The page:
Tara Theatre, whose production Silence, on the devastating impact of India’s partition, is due to go to HOME at the end of April, issued this statement: “We had reached out to HOME to gain clarity on their decision making and offered to collaborate on hosting the event, as we have hosted both the Freedom Theatre Solidarity Event and staged Gaza Monologues with Ashtar Theatre in 2023.”

Tara Theatre’s statement came after HOME finally relented and reversed its decision on April 4, 2024. They issued an apology on their website, stating, “We regret that this has had such wide-reaching impacts.” This is a significant victory in the battle against Palestinian censorship in the UK.

Sadly, the list of artistic work around Palestine that has been censored is long and it is beyond the remit of this article to catalogue them all. Censorship has been particularly egregious in Germany, where guilt over the Holocaust has resulted in a terrible conflation between criticism of Israel and antisemitism. Examples of events canceled there include the Frankfurt Book Fair indefinitely postponing a prize ceremony for Adania Shibli, an acclaimed Palestinian writer who lives in Berlin, as well as the Maxim Gorki Theater, one of the city’s most prestigious playhouses, canceling a prizewinning play about Israelis and Palestinians in Berlin — leading several intellectuals and artists to cancel appearances there in turn. In their published statement, the theatre stated, “the attack by the terrorist organization Hamas on Israel puts us on Israel’s side.”

There is always the possibility that the victory with HOME might begin to reverse the tide in the UK. Arcola Theatre has been brave enough to program work that critiques censorship, such as the upcoming show Cutting the Tightrope: the divorce of politics from art, to which I will be contributing a short play. A UK-based cultural worker will be setting up a living archive to document all the instances of censorship over Palestine. Perhaps having all these collected in one place will make institutions think twice about censoring work. Palestine is the true test of our time in terms of the limits to freedom of speech.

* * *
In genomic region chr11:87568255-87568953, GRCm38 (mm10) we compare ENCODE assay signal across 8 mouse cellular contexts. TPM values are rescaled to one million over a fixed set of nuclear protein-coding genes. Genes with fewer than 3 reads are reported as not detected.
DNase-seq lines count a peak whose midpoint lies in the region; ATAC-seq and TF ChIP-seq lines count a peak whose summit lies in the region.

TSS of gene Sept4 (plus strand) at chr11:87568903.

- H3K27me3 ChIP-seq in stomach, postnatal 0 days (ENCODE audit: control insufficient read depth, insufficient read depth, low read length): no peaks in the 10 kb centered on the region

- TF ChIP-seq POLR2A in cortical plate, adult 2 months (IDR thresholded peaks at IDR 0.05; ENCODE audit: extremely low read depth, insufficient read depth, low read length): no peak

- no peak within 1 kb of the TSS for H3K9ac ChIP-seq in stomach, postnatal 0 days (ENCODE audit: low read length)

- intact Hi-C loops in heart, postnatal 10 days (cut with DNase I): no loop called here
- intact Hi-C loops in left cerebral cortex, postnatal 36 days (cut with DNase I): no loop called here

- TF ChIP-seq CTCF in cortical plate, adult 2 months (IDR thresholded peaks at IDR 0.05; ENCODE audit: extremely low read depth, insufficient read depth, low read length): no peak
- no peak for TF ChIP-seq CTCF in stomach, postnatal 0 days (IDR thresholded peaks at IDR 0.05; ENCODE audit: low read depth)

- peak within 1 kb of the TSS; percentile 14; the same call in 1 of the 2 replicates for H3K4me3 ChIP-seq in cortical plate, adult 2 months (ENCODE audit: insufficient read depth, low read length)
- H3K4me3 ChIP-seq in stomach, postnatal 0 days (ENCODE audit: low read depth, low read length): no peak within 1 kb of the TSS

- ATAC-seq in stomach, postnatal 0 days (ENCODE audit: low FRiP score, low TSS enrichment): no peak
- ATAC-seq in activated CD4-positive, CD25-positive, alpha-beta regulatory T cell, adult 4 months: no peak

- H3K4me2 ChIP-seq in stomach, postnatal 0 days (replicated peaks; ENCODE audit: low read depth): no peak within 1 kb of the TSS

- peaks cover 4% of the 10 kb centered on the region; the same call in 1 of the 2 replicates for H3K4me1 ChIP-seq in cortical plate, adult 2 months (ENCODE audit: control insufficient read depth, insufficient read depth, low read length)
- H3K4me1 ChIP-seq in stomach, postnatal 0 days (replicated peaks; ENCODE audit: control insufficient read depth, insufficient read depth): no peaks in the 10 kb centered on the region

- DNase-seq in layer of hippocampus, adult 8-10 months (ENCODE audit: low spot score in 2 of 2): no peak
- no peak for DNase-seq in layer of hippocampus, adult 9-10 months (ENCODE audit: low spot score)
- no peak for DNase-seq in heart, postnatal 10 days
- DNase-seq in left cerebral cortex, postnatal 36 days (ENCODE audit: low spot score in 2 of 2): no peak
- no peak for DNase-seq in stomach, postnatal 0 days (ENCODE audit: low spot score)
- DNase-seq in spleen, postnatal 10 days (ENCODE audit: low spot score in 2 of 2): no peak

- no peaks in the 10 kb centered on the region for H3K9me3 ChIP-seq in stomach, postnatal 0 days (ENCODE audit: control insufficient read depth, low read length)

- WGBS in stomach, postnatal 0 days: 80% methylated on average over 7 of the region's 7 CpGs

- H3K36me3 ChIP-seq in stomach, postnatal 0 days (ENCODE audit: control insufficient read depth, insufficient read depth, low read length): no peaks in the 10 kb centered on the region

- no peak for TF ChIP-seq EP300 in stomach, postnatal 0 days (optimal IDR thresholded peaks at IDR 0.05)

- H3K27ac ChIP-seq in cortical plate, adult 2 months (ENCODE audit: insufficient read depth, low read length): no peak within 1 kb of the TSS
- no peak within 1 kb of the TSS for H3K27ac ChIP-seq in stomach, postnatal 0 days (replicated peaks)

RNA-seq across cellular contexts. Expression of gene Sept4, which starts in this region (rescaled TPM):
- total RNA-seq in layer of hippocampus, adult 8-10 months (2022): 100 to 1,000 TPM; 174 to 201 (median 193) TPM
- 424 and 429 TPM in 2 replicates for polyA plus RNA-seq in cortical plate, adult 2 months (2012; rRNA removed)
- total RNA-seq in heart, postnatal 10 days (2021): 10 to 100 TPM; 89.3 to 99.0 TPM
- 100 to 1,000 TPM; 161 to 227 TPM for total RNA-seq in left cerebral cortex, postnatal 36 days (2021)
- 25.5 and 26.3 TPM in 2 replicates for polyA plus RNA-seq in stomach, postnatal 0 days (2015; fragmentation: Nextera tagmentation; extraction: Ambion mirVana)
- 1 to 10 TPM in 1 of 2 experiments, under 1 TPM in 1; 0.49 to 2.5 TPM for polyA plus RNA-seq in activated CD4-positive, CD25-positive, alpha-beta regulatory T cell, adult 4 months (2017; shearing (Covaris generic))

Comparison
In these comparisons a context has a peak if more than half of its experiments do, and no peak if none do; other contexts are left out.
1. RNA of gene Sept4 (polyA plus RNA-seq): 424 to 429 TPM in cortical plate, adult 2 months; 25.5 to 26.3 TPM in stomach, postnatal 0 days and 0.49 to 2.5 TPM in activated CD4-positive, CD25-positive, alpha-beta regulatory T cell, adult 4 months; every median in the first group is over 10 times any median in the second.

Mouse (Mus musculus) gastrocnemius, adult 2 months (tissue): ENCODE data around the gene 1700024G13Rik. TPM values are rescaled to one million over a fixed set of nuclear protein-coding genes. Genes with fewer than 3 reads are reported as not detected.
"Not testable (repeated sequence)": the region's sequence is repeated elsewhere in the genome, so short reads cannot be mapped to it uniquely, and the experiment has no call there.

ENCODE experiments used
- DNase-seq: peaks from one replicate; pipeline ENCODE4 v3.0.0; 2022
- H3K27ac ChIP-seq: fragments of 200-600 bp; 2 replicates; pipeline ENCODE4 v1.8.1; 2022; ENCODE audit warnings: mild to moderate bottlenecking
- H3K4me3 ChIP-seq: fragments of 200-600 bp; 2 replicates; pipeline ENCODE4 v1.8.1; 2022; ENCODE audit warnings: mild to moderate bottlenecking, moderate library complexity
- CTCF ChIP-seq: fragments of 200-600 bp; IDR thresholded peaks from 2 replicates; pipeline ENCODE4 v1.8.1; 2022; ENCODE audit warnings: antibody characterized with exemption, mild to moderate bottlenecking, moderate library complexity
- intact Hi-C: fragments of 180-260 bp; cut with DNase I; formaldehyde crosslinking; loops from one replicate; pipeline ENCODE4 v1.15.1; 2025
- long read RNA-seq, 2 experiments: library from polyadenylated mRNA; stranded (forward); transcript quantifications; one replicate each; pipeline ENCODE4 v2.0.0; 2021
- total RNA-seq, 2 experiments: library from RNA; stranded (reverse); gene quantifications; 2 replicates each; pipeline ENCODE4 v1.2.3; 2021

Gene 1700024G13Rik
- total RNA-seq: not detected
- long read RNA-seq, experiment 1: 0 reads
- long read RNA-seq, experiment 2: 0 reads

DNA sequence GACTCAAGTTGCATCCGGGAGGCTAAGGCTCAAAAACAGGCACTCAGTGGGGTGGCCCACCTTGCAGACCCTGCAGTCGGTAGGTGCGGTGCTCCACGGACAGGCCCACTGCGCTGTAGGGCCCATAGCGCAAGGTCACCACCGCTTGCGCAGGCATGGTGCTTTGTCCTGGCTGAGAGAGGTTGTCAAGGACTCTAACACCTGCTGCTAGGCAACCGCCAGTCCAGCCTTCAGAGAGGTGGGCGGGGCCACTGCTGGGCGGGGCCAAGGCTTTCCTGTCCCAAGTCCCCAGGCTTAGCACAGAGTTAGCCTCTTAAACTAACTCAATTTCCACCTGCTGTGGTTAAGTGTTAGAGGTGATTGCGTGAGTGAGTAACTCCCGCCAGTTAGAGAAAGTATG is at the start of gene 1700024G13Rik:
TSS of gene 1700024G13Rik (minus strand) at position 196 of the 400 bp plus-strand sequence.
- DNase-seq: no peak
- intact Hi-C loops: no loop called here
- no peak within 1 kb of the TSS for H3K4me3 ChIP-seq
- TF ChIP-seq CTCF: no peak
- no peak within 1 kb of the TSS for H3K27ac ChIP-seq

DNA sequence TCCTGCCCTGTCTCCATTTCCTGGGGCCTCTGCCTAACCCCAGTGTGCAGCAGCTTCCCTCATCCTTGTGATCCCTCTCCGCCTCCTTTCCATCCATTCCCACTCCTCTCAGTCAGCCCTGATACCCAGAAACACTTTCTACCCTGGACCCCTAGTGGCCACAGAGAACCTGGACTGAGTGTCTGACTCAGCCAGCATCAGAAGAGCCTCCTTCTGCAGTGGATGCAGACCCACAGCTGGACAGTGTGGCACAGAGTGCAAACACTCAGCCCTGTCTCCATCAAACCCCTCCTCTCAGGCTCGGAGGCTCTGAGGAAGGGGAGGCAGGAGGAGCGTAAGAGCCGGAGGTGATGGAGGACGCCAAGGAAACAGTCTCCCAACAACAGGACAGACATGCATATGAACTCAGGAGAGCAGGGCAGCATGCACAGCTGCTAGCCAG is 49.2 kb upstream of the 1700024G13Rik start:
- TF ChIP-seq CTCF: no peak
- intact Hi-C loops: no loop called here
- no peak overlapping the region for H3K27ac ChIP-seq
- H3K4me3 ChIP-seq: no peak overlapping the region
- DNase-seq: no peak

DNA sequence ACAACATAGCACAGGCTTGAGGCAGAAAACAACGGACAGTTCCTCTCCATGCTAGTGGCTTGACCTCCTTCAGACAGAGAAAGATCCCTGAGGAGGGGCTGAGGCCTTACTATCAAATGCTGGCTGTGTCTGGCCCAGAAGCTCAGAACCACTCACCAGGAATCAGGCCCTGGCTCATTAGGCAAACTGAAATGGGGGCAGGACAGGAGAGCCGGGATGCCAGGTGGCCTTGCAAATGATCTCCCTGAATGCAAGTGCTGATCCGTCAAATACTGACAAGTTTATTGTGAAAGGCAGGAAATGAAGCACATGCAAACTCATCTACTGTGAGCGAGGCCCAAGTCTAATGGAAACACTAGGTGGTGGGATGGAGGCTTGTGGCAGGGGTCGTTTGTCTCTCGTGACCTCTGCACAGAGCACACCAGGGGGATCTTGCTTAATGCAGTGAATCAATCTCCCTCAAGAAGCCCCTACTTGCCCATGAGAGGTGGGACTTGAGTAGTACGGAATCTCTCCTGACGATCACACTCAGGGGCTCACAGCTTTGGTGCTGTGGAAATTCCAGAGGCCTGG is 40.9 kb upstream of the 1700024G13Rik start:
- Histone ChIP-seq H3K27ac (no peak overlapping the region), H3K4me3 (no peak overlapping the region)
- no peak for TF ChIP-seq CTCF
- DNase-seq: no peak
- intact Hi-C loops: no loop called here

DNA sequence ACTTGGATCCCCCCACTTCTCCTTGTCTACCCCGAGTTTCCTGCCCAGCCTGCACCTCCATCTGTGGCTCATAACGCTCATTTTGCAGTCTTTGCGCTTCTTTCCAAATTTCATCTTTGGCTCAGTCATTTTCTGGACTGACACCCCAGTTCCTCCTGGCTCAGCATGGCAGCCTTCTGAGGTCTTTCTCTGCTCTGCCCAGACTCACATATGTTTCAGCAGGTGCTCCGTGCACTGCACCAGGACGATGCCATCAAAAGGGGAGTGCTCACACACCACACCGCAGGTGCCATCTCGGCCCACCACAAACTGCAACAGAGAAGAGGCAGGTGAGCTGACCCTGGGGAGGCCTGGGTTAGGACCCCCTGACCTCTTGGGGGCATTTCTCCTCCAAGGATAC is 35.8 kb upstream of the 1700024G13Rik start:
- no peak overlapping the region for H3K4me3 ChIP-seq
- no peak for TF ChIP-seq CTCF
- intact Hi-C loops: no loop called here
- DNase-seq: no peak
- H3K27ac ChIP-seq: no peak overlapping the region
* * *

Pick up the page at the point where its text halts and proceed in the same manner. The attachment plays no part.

J.M. Coetzee, the South African-Australian novelist and essayist, was right when he wrote in Giving Offense: Essays on Censorship that “in practice … the same censors patrol the boundaries of both politics and aesthetics.”

He went on: “In the early 1990s, an instructive shift took place in public discourse in South Africa. Whites, who for centuries had been genially impervious to what blacks thought about them or called them, began to react touchily and even with outrage to the appellation settler. One of the war-chants of the Pan-Africanist Congress struck a particularly sensitive nerve: ‘ONE SETTLER ONE BULLET.’ Whites pointed to the threat to their lives contained in the word ‘bullet;’ but it was ‘settler,’ I believe, that evoked a deeper perturbation.” 

This reminds me of the outrage that has surrounded the phrase “From the River to the Sea, Palestine Will be Free,” which had been uttered in previous demonstrations without comment or censorship, but this time has aroused such deep passion. It is perhaps too optimistic to think that the Zionist regime is on its last legs, like the apartheid regime in South Africa. But to requote Toni Morrison, “The efforts to censor, starve, regulate, and annihilate us are clear signs that something important has taken place.” And that means we have a duty not to give up.

 

Hassan Abdulrazzak is an award-winning writer of Iraqi origin, born in Prague and living in London. His plays include The Special Relationship; And Here I Am; Love, Bombs and Apples; The Prophet; and Baghdad Wedding (all published by Bloomsbury). Abdulrazzak has translated numerous Arabic plays and contributed to several anthologies including Iraq +100 (Comma Press). The script of his short film A Night of Gharam won the Unsolicited Scripts Short Film Grant 2022.

CanceledComma PressFreedom TheatreLondonPalestinePalestinian literature